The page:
Two moons over, p.22
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       Two Moons Over, p.22

           Levi Shipley
 
Under the Mountain

  One

  Partheus had a long life and was willing to give it up if it meant saving his friends, but he would not give it up before saving them. He refused to allow that to happen. Now that the red sun hung over him, he knew it was time to get to Mirwa. Walking would take him only until the next morning to get there, but that wasn’t his concern.

  The creatures that lived under the mountains were abominations. Though few knew it, Partheus knew many were the thrown away experiments of Dahzir and his crystal projects. They were people at one time but no more. Now they were slobbering monsters that didn’t resemble anything sentient, but held all the malignancy that was put into them from Dahzir. They would kill anything that didn’t feel the pain that they felt, and in this had a community of writhing monsters. Many were poisonous, and their bites would eat way at a soul. Some could change normal people into monsters, and though it may seem that these things had some semblance of sanity left, this was false. Their minds were so twisted and warped by evil there was no longer any trace of compassion and sympathy in them. They would kill, and they would eat but never stop to think about it.

  And some were just monsters from birth. Either born from the mating of the experiments or born from primal things that lived with them. These creatures were never people, and if they were there was no possible way to know it. These things were remnants of ages long ago. A few were from the age of Artemis and Orion and were so mutilated by Orion’s magic that they mutated into awful things no one should ever even have to see. Some might have been animals, and some may very well have been plants. They were hunted by the many who were left alive and unscathed and so hid themselves in the deepest caverns of the world. Had the rails not been heavily guarded by warriors and mages much like the ones that ruined their existence, then the builders would’ve been made meals out of by the monstrosities that hid in the shadows beyond the tunnel that was carved. And even now their hatred for those that ride in the trains burned white, but they dare not attack the trains lest they be hunted once more. Perhaps these ancient ones still retain thought, but if so it is little more than the instinct of survival.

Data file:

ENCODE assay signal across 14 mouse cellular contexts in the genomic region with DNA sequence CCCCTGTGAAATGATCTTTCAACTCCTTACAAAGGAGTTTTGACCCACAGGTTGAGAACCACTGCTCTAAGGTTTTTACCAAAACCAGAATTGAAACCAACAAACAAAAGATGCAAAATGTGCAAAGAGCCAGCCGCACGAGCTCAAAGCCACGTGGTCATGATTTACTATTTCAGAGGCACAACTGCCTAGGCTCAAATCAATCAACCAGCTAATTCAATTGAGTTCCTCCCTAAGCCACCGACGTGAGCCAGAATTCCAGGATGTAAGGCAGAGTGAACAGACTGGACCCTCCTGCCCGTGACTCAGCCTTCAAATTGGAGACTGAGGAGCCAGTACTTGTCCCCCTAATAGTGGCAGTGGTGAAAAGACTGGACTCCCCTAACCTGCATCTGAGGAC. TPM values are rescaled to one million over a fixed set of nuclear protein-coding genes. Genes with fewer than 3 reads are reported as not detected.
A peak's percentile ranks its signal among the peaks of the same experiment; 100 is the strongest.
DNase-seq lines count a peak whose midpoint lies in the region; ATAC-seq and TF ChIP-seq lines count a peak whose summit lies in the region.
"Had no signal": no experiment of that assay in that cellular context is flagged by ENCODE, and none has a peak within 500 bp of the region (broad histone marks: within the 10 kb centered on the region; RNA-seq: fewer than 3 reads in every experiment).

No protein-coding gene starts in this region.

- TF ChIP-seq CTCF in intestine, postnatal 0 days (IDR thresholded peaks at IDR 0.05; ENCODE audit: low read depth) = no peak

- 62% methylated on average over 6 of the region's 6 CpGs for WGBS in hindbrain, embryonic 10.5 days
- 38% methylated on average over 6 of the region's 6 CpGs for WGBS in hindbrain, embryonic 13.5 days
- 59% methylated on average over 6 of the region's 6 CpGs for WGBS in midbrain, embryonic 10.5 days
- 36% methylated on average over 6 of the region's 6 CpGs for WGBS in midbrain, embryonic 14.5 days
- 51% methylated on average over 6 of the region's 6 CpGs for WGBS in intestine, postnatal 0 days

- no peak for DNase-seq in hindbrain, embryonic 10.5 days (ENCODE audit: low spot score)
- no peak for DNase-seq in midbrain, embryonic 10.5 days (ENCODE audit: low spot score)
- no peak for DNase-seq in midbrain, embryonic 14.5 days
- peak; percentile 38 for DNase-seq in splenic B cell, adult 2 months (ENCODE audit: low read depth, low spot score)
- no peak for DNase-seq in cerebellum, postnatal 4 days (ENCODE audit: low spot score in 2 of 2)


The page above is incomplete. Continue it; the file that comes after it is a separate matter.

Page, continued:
Two

  Partheus’s knowledge of these things was one of the reasons that he had to take flight again later in his old wanderings. It was also this knowledge that helped to secure the sentence given to him and all those he cared for. Their blood would be on his hands if he didn’t do something to stop the execution, and if that meant facing the creatures that all fear live in their closets as children, then so be it. Their gazes might curdle blood and their teeth may rend souls, but Partheus would endure if it meant helping the ones he loved.

  He found the entrance to the tunnel. Another train wouldn’t be through again for a few hours, and there were none around that could see him. He considered what the chances were of being caught trying to ride the train and thought the odds were against him. As he stood by the mouth of the darkness, he could hear the echo of crunching coming from within. The sound of it chilled his spine, and he dreaded to think of what was making the noise and worse yet why it was making it.

  The things inside had nostrils and ears of otherworldly hunters and would catch him as soon as he was out of the light of day. Partheus had learned a cloaking spell a century ago during the final days of his wanderings, which he believed saved his life when he first entered the Dark Forest. He hoped he knew how to cast it still and focused his thoughts, as spells were really no more than focus and being able to control the energy in your soul (the stronger your soul, the stronger the spells were that you could cast). This was a child’s spell, and he knew he’d hardly been able to cast it back then and hoped his strength hadn’t waned since. He thought of unseen, invisible, quiet, silent, unheard, odorless. And kept thinking and focusing only on these. Truthfully it was a spell that anyone could use if they knew how to, but for him this was a feat. For him this was Orion shattering continents. Had the creatures inside known that he was unaware of his surroundings, they would have come from the darkness, revealing their hideous shapes, and taken Partheus there. Some would have gone straight to eating him, but there were some that would have raped him first and toyed with him like a cat does. But none of the abominations knew this, and Partheus was safe for the time being.